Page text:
It's earnings report season, and it looks like the short-term thinking of investors has been ruling the day with telcos. Verizon has watched earnings tumble as they make significant investments in their FIOS system while Qwest tripled their profits by building a whole lot of nothing and cutting retirement benefits. Investors have reacted accordingly to drive Qwest stock higher while Verizon stays flat despite their significant investments in an upgraded network they are likely to use for the next fifty-plus years. Meanwhile, AT&T's second-rate U-Verse network is slow but cheap, keeping investors happy while putting on a "we do fiber too" facade for the general public. It's only a matter of time, however, before those last mile issues catch up to them and force the expensive upgrades that Verizon has already jumped on top of.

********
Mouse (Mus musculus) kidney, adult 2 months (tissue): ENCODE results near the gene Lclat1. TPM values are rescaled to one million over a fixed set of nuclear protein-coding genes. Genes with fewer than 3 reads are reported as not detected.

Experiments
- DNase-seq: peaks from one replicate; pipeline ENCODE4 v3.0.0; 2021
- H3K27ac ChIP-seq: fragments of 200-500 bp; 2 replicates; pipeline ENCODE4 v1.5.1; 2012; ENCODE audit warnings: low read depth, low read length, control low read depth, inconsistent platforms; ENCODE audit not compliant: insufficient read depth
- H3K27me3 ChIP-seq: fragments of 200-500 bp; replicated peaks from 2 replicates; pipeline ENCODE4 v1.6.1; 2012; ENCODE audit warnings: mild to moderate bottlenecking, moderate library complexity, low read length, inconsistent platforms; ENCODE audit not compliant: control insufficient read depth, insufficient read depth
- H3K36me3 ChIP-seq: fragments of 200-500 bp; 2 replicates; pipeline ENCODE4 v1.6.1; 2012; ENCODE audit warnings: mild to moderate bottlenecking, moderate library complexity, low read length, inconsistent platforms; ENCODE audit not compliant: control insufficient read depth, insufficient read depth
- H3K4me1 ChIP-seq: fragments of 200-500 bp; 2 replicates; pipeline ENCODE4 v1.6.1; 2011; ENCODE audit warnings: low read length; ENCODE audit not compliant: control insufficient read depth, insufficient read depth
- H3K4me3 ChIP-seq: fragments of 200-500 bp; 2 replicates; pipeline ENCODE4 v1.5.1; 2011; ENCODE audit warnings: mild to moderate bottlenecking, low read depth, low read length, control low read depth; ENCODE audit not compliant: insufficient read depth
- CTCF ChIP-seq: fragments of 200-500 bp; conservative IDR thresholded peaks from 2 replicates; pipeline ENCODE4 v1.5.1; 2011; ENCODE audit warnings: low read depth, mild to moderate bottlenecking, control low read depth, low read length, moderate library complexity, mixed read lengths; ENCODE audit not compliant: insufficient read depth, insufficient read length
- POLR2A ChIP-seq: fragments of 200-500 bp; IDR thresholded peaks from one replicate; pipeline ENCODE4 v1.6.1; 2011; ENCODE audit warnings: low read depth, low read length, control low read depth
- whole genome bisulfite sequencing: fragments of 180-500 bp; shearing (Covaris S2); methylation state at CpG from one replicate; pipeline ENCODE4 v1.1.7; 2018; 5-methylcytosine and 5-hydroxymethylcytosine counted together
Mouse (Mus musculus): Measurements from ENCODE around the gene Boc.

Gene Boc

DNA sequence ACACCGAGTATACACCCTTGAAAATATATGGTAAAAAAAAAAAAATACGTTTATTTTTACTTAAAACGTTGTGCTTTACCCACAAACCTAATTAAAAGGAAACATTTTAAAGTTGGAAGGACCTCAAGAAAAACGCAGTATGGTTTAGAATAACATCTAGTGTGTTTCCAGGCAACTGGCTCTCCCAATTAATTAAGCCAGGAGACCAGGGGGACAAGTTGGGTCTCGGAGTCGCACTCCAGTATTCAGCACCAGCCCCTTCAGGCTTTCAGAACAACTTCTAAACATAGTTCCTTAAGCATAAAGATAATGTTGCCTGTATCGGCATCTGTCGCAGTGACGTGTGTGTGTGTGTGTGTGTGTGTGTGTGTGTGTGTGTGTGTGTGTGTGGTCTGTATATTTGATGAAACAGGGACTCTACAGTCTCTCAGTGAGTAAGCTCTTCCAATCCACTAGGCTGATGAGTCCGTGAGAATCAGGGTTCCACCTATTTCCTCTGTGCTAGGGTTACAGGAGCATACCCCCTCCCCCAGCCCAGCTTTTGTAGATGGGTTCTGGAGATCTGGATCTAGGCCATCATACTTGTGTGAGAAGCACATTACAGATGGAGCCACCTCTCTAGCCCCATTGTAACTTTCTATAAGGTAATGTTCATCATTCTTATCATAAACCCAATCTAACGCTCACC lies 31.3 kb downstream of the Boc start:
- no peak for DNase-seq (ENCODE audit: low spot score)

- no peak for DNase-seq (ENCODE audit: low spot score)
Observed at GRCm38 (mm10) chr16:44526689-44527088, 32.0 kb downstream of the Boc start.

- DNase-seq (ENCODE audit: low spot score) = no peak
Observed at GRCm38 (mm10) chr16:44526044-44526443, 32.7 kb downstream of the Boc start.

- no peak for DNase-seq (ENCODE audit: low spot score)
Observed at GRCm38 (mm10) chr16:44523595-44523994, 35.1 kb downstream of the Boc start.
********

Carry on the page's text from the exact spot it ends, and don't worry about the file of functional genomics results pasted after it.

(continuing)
Diving deeper into Verizon's numbers, we see that the take rate for FIOS is about 13% of homes served with a jump of over 20% in the last quarter alone. Over 42% of Verizon's new broadband customers signed up for FIOS so the demand for the higher-speed connections is definitely there. Verizon has also positioned itself as a triple-play provider with this network and has been entering new markets to aggressively compete with incumbent phone and cable providers. Companies like Qwest and AT&T that refuse to make these kinds of capital investments are going to be stuck in the perpetual state of catch-up with more nimble competitors and networks.
Who knew that big, bad Verizon would end up being the company to lead the charge on making good on the industry's broadband promises? Better late than never.